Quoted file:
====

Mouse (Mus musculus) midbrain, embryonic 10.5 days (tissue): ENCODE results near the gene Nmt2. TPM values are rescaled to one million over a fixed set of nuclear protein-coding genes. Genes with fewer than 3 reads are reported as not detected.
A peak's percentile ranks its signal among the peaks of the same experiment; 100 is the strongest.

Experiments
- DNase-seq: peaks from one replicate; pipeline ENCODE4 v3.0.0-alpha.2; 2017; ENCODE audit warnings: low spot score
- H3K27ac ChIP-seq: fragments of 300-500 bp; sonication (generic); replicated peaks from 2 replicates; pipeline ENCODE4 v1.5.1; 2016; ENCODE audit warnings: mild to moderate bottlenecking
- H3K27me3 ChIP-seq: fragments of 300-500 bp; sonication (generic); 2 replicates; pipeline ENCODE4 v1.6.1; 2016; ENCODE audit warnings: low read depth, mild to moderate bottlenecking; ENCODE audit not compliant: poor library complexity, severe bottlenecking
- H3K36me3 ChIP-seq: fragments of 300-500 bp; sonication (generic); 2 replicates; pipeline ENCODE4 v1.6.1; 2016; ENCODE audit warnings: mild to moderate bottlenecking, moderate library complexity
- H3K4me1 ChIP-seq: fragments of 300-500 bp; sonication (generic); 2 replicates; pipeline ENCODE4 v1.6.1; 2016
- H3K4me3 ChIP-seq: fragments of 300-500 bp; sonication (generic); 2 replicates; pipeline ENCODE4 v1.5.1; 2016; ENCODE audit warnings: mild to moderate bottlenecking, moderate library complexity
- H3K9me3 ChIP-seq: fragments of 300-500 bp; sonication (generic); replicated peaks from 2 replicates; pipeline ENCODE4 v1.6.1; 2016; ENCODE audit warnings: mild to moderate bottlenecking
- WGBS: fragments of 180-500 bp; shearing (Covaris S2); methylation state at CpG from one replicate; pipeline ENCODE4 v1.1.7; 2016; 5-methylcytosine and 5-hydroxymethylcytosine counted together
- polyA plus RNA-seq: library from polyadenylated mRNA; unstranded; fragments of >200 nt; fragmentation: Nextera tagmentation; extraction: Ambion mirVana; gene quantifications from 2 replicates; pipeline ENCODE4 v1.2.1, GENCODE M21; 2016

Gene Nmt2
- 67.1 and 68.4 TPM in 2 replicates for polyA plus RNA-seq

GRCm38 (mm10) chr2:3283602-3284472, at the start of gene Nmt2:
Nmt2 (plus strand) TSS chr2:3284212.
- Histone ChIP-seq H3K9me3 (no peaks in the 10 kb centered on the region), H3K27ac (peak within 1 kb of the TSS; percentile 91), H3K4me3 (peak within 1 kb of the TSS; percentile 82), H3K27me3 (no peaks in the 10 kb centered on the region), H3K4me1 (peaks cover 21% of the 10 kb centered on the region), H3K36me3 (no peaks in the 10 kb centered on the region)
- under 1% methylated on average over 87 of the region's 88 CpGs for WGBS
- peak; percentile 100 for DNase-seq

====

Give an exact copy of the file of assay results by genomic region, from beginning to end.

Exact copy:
Mouse (Mus musculus) midbrain, embryonic 10.5 days (tissue): ENCODE results near the gene Nmt2. TPM values are rescaled to one million over a fixed set of nuclear protein-coding genes. Genes with fewer than 3 reads are reported as not detected.
A peak's percentile ranks its signal among the peaks of the same experiment; 100 is the strongest.

Experiments
- DNase-seq: peaks from one replicate; pipeline ENCODE4 v3.0.0-alpha.2; 2017; ENCODE audit warnings: low spot score
- H3K27ac ChIP-seq: fragments of 300-500 bp; sonication (generic); replicated peaks from 2 replicates; pipeline ENCODE4 v1.5.1; 2016; ENCODE audit warnings: mild to moderate bottlenecking
- H3K27me3 ChIP-seq: fragments of 300-500 bp; sonication (generic); 2 replicates; pipeline ENCODE4 v1.6.1; 2016; ENCODE audit warnings: low read depth, mild to moderate bottlenecking; ENCODE audit not compliant: poor library complexity, severe bottlenecking
- H3K36me3 ChIP-seq: fragments of 300-500 bp; sonication (generic); 2 replicates; pipeline ENCODE4 v1.6.1; 2016; ENCODE audit warnings: mild to moderate bottlenecking, moderate library complexity
- H3K4me1 ChIP-seq: fragments of 300-500 bp; sonication (generic); 2 replicates; pipeline ENCODE4 v1.6.1; 2016
- H3K4me3 ChIP-seq: fragments of 300-500 bp; sonication (generic); 2 replicates; pipeline ENCODE4 v1.5.1; 2016; ENCODE audit warnings: mild to moderate bottlenecking, moderate library complexity
- H3K9me3 ChIP-seq: fragments of 300-500 bp; sonication (generic); replicated peaks from 2 replicates; pipeline ENCODE4 v1.6.1; 2016; ENCODE audit warnings: mild to moderate bottlenecking
- WGBS: fragments of 180-500 bp; shearing (Covaris S2); methylation state at CpG from one replicate; pipeline ENCODE4 v1.1.7; 2016; 5-methylcytosine and 5-hydroxymethylcytosine counted together
- polyA plus RNA-seq: library from polyadenylated mRNA; unstranded; fragments of >200 nt; fragmentation: Nextera tagmentation; extraction: Ambion mirVana; gene quantifications from 2 replicates; pipeline ENCODE4 v1.2.1, GENCODE M21; 2016

Gene Nmt2
- 67.1 and 68.4 TPM in 2 replicates for polyA plus RNA-seq

GRCm38 (mm10) chr2:3283602-3284472, at the start of gene Nmt2:
Nmt2 (plus strand) TSS chr2:3284212.
- Histone ChIP-seq H3K9me3 (no peaks in the 10 kb centered on the region), H3K27ac (peak within 1 kb of the TSS; percentile 91), H3K4me3 (peak within 1 kb of the TSS; percentile 82), H3K27me3 (no peaks in the 10 kb centered on the region), H3K4me1 (peaks cover 21% of the 10 kb centered on the region), H3K36me3 (no peaks in the 10 kb centered on the region)
- under 1% methylated on average over 87 of the region's 88 CpGs for WGBS
- peak; percentile 100 for DNase-seq